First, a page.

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Young Somalis facilitate peace building in Galkayo

30 May 2019
young people hold a march for peace in Galkayo

Young people are facilitating peace-building efforts in the divided Somali city of Galkayo, which has been riddled with tribal conflict since 1993. UNFPA Somalia is providing financial and technical support.

Young people from the warring sides of the city joined forces on 15 May 2019 to celebrate the Somali Youth League (SYL), the first political party in Somalia, which played a key role in the nation's road to independence from the 1940s to the 1960s. The league was formed on 15 May 1943.

“The youth from the north and south Galkayo jointly marched through the streets of city to portray their unity and harmony. They also created a platform to discuss young people’s role in building sustainable peace,” said UNFPA Somalia Youth Analyst and Fatuma Kuno Muhumed.

The young people, both female and male, discussed the role of the youth in building sustainable peace among the Galkayo community, promoting social cohesion and integration, as well as key challenges the young people face.

“There are increased incidents of gender based violence particularly rape in Galkayo. The young people discussed ways of curbing this problem and ways of bringing down HIV/AIDS infections and drug and alcohol abuse,” explained Muhumed.

The celebrations also included sports with the youth from the two sides of the city holding a friendly football match. “This was one of the very exciting events of the day as the supporters of both teams chanted and sung songs of peace,” Muhumed said.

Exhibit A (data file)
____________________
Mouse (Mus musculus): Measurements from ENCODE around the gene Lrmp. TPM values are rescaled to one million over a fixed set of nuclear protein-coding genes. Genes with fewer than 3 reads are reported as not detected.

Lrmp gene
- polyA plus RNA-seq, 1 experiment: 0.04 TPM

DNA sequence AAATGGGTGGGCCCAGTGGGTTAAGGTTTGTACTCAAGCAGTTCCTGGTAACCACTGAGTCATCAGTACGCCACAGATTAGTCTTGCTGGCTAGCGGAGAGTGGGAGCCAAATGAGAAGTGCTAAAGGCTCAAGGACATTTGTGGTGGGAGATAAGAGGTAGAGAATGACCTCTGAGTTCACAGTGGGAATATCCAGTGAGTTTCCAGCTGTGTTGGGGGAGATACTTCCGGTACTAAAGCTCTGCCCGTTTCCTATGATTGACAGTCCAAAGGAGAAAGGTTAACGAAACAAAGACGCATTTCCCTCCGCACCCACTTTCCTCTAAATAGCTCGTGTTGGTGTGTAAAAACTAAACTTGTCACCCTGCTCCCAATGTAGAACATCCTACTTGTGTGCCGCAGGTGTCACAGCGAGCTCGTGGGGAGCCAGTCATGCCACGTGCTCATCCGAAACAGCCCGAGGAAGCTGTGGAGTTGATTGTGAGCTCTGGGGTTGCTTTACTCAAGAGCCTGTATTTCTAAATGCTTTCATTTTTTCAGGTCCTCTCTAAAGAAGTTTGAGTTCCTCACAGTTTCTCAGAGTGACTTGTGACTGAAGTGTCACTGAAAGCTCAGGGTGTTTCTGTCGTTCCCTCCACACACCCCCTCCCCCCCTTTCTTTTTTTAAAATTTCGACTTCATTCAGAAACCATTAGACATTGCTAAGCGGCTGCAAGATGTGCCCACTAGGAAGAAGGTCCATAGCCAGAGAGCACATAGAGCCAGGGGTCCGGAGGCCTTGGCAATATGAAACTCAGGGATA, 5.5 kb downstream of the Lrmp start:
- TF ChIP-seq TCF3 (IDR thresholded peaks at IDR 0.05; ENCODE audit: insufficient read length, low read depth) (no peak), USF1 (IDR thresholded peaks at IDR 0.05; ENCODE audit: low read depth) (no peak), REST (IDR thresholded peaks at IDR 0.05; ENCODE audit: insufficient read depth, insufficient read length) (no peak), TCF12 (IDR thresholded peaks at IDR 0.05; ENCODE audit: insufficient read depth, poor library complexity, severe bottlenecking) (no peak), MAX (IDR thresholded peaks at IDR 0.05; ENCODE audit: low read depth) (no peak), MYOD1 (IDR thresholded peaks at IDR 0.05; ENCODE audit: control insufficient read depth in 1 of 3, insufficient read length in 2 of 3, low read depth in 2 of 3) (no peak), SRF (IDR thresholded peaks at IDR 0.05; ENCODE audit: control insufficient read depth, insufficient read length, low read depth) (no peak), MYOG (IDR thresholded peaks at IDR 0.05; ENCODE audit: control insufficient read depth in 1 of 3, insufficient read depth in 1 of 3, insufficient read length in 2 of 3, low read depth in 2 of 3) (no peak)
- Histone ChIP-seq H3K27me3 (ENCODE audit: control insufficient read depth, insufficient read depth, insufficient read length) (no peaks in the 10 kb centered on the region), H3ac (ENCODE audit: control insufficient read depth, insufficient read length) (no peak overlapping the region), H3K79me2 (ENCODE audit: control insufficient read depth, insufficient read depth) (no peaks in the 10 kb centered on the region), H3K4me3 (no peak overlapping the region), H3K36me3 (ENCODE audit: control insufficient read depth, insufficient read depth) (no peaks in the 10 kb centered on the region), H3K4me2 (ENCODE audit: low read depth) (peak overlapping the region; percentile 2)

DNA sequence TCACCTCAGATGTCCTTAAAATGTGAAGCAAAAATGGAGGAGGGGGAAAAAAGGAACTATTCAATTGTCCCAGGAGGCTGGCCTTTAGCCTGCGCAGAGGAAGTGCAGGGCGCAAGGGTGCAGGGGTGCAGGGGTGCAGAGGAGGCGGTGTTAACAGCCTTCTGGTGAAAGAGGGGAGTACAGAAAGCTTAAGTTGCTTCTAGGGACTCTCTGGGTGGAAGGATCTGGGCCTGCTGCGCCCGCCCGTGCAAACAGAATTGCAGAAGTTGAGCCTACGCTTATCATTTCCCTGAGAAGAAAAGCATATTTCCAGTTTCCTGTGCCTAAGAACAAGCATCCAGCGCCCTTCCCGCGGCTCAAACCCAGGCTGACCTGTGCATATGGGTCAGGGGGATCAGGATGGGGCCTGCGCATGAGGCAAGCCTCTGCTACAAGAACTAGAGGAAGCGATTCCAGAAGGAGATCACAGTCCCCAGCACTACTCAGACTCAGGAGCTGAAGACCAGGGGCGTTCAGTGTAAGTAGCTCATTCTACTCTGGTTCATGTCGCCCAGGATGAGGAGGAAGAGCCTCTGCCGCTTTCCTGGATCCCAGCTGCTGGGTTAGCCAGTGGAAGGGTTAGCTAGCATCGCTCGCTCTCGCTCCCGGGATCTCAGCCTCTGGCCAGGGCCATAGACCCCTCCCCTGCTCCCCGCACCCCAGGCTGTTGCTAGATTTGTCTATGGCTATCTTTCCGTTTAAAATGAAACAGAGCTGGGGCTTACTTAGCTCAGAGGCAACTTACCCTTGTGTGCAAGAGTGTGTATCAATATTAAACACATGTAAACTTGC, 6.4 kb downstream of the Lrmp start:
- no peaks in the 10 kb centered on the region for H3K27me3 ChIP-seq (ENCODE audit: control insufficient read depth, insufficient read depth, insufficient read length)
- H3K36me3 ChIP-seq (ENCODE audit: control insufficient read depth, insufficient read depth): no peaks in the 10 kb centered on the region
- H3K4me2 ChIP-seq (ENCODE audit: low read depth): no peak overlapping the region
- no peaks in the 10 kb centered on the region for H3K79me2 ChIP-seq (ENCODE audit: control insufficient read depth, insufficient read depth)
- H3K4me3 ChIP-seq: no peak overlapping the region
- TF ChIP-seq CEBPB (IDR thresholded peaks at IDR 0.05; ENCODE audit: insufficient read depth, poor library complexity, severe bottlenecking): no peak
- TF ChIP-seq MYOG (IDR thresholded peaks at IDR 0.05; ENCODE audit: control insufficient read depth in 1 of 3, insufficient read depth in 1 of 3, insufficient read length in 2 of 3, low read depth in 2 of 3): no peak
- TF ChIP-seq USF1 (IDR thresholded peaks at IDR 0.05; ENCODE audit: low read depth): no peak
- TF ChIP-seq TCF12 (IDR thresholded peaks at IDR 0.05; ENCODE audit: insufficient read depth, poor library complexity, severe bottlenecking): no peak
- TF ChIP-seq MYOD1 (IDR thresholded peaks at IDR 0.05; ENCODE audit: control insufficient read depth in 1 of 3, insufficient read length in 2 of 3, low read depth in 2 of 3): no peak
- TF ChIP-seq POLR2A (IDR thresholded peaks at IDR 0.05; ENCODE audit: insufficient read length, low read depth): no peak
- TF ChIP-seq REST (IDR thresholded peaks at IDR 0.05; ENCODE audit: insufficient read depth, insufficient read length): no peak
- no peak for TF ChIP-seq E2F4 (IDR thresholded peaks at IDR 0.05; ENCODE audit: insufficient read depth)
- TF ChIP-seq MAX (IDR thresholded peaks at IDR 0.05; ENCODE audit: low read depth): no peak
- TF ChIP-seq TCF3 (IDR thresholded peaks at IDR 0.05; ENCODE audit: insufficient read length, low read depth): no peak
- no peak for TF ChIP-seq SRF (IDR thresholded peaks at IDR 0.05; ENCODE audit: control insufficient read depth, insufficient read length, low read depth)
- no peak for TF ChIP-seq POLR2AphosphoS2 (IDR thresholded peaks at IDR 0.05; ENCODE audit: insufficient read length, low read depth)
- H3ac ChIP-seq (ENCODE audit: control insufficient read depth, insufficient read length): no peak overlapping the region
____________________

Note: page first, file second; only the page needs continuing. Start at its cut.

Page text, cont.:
Earlier in the day the young women and men also cleaned up streets not only to promote hygiene but also to maintain the beauty of the city of Galkayo.

According to Said, the youth in Galkayo have shown a great example of unity by portraying that young people have the right leadership to prevent and resolve conflict, violence, and extremism as well as contribute towards efforts to build sustainable peace.

“The youth in Galkayo have clearly demonstrated that young people are valuable innovators and agents of change who have the potential to change the narrative of Galkayo story of being perceived as a dangerous and divided city. The contribution of these young people should be actively supported, solicited and regarded as part of building peaceful communities and supporting democratic governance and transition,” said Muhumed.

She explained that earlier on UNFPA engaged Galkayo youth from both sides of the city for an Arts project so that the young people could express their thoughts and facilitate discussions among and between communities to explore various understandings of peace and conflict and of broader socio-economic issues.

“Creating art opened internal space for the young people whilst displaying the art opened external spaces for communities to gather and reflect on its meaning. Art and cultural expression also allow space for acknowledging difference and advocating for creative, non-violent transformation by engaging with a wide range of individuals across ethnic, religious and age groups. The use of art and creative processes build bridges across divides and inspire hope for a more peaceful future,” explained Muhumed.

She said UNFPA will continue investing in the young people in Galkayo so that their role in peacebuilding and supporting democratic governance is realized and to ensure that their potential as active change agents is fulfilled.

 

-----------Bahsan Said